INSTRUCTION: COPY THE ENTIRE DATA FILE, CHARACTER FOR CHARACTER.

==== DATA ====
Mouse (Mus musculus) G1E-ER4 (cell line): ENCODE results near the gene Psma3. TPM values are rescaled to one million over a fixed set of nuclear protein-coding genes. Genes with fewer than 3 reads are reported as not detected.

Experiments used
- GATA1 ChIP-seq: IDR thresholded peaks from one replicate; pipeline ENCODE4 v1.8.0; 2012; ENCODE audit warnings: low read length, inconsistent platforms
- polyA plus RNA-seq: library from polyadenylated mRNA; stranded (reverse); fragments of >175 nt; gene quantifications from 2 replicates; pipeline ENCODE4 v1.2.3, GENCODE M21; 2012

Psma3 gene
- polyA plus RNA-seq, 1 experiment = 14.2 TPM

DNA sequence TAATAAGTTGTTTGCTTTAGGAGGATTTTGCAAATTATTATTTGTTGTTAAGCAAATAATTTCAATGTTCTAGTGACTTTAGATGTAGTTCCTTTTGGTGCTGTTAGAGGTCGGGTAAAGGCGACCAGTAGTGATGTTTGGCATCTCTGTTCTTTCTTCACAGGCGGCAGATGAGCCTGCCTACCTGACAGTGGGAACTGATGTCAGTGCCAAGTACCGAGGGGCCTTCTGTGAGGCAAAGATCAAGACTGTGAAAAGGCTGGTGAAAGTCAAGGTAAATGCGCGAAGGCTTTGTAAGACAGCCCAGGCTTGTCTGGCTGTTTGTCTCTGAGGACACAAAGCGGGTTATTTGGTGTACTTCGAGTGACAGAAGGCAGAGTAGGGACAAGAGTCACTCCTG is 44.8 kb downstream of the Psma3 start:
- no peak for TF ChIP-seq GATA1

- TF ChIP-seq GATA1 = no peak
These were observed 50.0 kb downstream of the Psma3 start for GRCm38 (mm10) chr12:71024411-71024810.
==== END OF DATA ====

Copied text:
Mouse (Mus musculus) G1E-ER4 (cell line): ENCODE results near the gene Psma3. TPM values are rescaled to one million over a fixed set of nuclear protein-coding genes. Genes with fewer than 3 reads are reported as not detected.

Experiments used
- GATA1 ChIP-seq: IDR thresholded peaks from one replicate; pipeline ENCODE4 v1.8.0; 2012; ENCODE audit warnings: low read length, inconsistent platforms
- polyA plus RNA-seq: library from polyadenylated mRNA; stranded (reverse); fragments of >175 nt; gene quantifications from 2 replicates; pipeline ENCODE4 v1.2.3, GENCODE M21; 2012

Psma3 gene
- polyA plus RNA-seq, 1 experiment = 14.2 TPM

DNA sequence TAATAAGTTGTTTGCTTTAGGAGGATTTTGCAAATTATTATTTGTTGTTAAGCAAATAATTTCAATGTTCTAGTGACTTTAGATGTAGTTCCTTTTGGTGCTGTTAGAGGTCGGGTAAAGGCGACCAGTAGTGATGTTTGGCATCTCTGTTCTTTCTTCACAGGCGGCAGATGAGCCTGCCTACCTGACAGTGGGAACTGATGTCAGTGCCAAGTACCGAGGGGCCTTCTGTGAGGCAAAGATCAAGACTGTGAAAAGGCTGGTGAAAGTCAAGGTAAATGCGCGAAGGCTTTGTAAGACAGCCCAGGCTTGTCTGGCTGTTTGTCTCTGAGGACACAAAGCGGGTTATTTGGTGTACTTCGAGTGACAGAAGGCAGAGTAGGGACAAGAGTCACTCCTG is 44.8 kb downstream of the Psma3 start:
- no peak for TF ChIP-seq GATA1

- TF ChIP-seq GATA1 = no peak
These were observed 50.0 kb downstream of the Psma3 start for GRCm38 (mm10) chr12:71024411-71024810.